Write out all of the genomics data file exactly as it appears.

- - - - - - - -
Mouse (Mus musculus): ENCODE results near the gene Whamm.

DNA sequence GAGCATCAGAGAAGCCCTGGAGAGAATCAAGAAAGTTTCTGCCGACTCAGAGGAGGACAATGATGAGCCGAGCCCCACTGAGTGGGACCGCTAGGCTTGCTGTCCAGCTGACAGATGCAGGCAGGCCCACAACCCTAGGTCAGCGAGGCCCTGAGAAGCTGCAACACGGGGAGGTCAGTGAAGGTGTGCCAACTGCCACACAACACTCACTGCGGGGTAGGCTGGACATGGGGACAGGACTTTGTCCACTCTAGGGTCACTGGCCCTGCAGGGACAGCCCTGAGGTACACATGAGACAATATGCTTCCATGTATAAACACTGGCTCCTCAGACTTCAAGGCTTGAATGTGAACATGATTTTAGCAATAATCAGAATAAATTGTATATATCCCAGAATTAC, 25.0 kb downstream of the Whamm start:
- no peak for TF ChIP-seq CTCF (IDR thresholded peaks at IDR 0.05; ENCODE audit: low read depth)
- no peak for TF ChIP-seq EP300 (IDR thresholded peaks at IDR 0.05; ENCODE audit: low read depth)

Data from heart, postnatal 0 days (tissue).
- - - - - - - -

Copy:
Mouse (Mus musculus): ENCODE results near the gene Whamm.

DNA sequence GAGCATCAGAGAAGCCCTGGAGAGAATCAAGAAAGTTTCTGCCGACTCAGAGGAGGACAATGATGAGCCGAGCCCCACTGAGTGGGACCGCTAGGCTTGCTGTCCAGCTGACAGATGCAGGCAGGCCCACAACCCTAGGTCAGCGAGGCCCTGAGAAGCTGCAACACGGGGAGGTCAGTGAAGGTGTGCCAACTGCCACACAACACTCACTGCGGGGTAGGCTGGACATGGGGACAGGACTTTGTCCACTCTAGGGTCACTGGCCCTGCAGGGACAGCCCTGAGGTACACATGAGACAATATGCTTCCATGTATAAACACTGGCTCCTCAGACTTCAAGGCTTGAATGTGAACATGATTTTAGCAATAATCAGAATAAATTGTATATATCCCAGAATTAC, 25.0 kb downstream of the Whamm start:
- no peak for TF ChIP-seq CTCF (IDR thresholded peaks at IDR 0.05; ENCODE audit: low read depth)
- no peak for TF ChIP-seq EP300 (IDR thresholded peaks at IDR 0.05; ENCODE audit: low read depth)

Data from heart, postnatal 0 days (tissue).